But the sight of the Kodak Theatre scarred me for life. It’s in a fucking mall. Like a regular mall with Sunglass Huts and Auntie Anne Pretzels. This temple of film making, this place where I’ve pictured my self accepting my Oscars (for screen plays, directing, whatever) was nothing more than a capitalist fart.
Just break my heart and send me home. Don’t even bother to switch the airplane tv to Access Hollywood. I’m over it.
The trip contained a mix of activities I’d been waiting years for and other ones I’d only recently heard about. For example, did you know you can go horseback riding around the Hollywood sign and take a break mid-ride to have burritos and margaritas at a Mexican restaurant? Sounds cool, right?
Yes, it sounds cool, but it was actually more like torture. For many reasons. First of all the horses are noticeably overworked and tired, so I felt guilty even getting on them. Then, they have a habit of walking right on the rim of the cliff aka the beautiful Hollywood hills, with a wobbly, sleep deprived gait that does not inspire confidence. And they make your ass, and every other muscle you sit with but can’t name, hurt for days.
By the time you reach the restaurant it’s dark, constant fear of cliff diving has left you exhausted and you’re too afraid to drink incase you need your senses to fight off the howling coyotes you keep hearing in the distance, getting closer. And as long as the ride felt on the way out, it feels even longer on the way back. And the bright lights of Burbank offer no consolidation.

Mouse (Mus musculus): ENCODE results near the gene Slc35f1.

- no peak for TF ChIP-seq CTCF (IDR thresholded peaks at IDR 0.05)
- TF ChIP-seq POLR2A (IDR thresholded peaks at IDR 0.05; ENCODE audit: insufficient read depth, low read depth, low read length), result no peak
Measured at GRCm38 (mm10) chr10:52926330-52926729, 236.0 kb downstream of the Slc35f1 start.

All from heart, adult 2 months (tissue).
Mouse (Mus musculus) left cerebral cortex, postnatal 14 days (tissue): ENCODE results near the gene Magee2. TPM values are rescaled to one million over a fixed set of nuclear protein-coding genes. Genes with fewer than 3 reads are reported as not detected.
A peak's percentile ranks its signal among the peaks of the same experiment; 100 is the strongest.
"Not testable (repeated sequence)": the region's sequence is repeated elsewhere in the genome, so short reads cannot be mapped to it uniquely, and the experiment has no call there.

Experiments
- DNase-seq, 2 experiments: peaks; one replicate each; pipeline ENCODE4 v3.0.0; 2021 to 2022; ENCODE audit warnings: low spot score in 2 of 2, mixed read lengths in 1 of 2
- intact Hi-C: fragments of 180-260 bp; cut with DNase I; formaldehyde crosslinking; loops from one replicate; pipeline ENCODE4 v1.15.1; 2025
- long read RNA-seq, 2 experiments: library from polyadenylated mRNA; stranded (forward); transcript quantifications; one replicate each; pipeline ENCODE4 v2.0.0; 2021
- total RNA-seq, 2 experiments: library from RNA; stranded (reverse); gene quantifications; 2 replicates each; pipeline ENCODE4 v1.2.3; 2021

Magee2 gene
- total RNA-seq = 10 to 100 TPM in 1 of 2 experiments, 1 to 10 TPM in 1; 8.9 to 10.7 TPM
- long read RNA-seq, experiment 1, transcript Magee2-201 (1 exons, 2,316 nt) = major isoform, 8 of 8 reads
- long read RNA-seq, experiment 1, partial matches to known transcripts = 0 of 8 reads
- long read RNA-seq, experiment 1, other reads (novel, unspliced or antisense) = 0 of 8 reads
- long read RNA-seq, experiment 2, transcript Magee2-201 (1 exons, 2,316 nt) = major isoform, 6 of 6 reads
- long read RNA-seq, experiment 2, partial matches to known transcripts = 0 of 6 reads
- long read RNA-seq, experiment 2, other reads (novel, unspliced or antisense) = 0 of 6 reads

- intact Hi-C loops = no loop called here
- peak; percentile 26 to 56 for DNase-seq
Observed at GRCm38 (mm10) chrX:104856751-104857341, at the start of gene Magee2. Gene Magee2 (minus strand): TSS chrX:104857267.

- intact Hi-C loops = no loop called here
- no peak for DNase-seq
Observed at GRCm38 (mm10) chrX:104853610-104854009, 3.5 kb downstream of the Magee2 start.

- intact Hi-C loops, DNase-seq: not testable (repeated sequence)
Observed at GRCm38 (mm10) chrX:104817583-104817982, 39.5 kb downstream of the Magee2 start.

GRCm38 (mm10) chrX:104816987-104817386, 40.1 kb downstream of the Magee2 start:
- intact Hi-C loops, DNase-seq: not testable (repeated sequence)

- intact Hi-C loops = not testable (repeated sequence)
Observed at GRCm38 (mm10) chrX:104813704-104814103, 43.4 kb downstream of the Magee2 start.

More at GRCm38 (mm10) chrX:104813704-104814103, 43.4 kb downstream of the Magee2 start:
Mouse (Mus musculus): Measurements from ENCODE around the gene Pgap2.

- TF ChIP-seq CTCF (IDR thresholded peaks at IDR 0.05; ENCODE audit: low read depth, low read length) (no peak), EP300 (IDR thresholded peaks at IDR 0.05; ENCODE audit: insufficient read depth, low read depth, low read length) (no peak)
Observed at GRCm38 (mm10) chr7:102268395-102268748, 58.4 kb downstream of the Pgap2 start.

Thank you Hollywood sign, I think next time I’ll just admire you from a distance.
Somewhere in the middle of the fabulous vacation I had my official birthday. I remember sitting in a parked car in a Trader Joe’s parking lot when my dad called to send me his birthday greetings. He said life goes down hill once you turn 25, as if I needed the disappointment reminder. My parents, always keepin’ it real.
The one sacred truth that I thought I could count on no matter what else happened is that it never rains in L.A. I mean, statistically it rains sometimes, but what would be the chances of that happening.
It seemed like it rained every goddamn day I was there.
Maybe it didn’t actually happen that way, but I know for sure it happened when I was frolicking on the sand at Laguna Beach. I have the pictures of myself in a raincoat to prove it.
Also, one of the most beautiful beaches in America that everyone admires even when it’s smooched into the small screen on a crap MTV show was under construction when I was there. The town was renovating the walkways, or something, and yellow tape and port-a-potties obstructed the vistas.
I don’t mind seeing the underbelly of foreign countries I visit, or even my hometown. But there’s something about the fantasy of Hollywood that I wanted to preserve.
Watching hilarious Judd Apatow movies does warm my heart a little to the idea of L.A. Still, I don’t think I’ll ever get over the shock of discover the Kodak Theatre lives in a mall.